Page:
Bye-bye beatnik

Two unusual takes on Jack Kerouac's death and legacy. Plus: Viagra raves, zines that shouldn't exist and real-life Halloween scares.

Published October 29, 1999 4:00PM (EDT)

Oct. 21 marked the 30th anniversary of Jack Kerouac's death. In honor of the occasion, writers nationwide spilled ink and a few tears as they told us who he was, who the Beats were, how very influential "On the Road" was and is and why "Dharma Bums" doesn't compare. Many a well-worn, poignant anecdote was wheeled out for the occasion: Kerouac reading the New York Times review of "On the Road"; his friendships with Ginsberg, Burroughs, et al; the drinking that eventually killed him; living with his mother. And, of course, numerous anthologies and tributes have arrived in bookstores just in time to benefit from the outpouring of nostalgia.

The deluge of words accompanying this grim anniversary seems like a lot of fuss over what was, essentially, a one-hit wonder. Near the end of Kerouac's life, his anger against hippies and embrace of middle-class existence, save for the drinking, revealed him to be more icon than iconoclast. Yet his most famous work continues to inspire and influence our culture, so mention must be made. Here are two of the more unusual takes I've read on the fellow's life, work, death and legacy.

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Weekly Planet (Tampa Bay, Fla.), Oct. 21-27

"Beat in St. Pete" by Lee Irby

Following the success of "On the Road," Kerouac moved to St. Petersburg and proceeded to drink himself to death. In what is one of the strangest hypotheses for a story I've read in awhile, Lee Irby juxtaposes Kerouac's rejection of the youth culture that celebrated him with St. Petersburg's concurrent plans to lure young people to town. "Kerouac hated hippies; St. Petersburg hated old people," Irby writes. This odd premise leads to some very strange juxtapositions, such as this one: "At about the time Kerouac was getting his ass whipped, the city finished removing and discarding the last of the green benches, which had been a fixture since the early 1900s, joining the Pier casino on the dung pile of history." While that's an amusing little sentence, the connection is unclear. Irby never quite manages to connect his account of Kerouac's last days with his town's urban planning issues, so we are left with two unrelated stories lumped uncomfortably together.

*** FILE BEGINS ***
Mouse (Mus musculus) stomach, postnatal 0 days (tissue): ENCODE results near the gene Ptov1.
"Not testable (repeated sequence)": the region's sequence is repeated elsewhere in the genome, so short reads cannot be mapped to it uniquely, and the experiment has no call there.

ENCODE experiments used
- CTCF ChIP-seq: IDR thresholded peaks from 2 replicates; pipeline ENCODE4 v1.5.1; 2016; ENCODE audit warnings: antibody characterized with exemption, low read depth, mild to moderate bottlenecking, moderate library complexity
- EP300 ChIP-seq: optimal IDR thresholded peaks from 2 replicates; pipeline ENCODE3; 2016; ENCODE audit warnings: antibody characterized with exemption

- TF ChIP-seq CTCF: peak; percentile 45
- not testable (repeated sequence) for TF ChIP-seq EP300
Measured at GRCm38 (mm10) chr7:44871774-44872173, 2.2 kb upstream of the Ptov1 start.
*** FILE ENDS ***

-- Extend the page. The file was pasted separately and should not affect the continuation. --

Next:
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New York Press, Oct. 27-Nov. 2

"Beat & the Brats" by John Strausbaugh

In this strongly worded and well-argued essay, John Strausbaugh expresses his deep displeasure with excessive "beatnik nostalgia" -- from the seemingly endless publication of Beat anthologies to the overestimation of said poets' talents. He writes: "Beat poetry always was one part poetry to nine parts posturing anyway. For every decent Beat writer there have been 10,000 posers who think its hip to say they dig the writing, and another 10,000 bad, bad doggerel writers who think that looking and acting like a poet makes you one. There were a few great writers among the Beats, but taken as a whole the beatnik crowd remains easily despised as the first in a long line of postwar scenes that seemed less interested in making poetry than in making poetry cool ..." Now that's a sentiment I can snap my fingers to.

Backwash No. 13 and Mad Scientist Issue 1.4

They sat in the zine section of my beloved bookstore: Two zines with brightly printed covers that stood out from their drab, photocopied brethren. For a hefty $8, Mad Scientist: Journal of Science Gone Awry, promised an interesting take on cybernetics. The comic book-inspired cover art alluded to an eclectic meshing of pop culture and science fiction. Next to it was Backwash, Mad Scientist's humorous companion. On its cover Vanilla Ice embraces an alien. For a mere $2.50, who could resist? I bought both.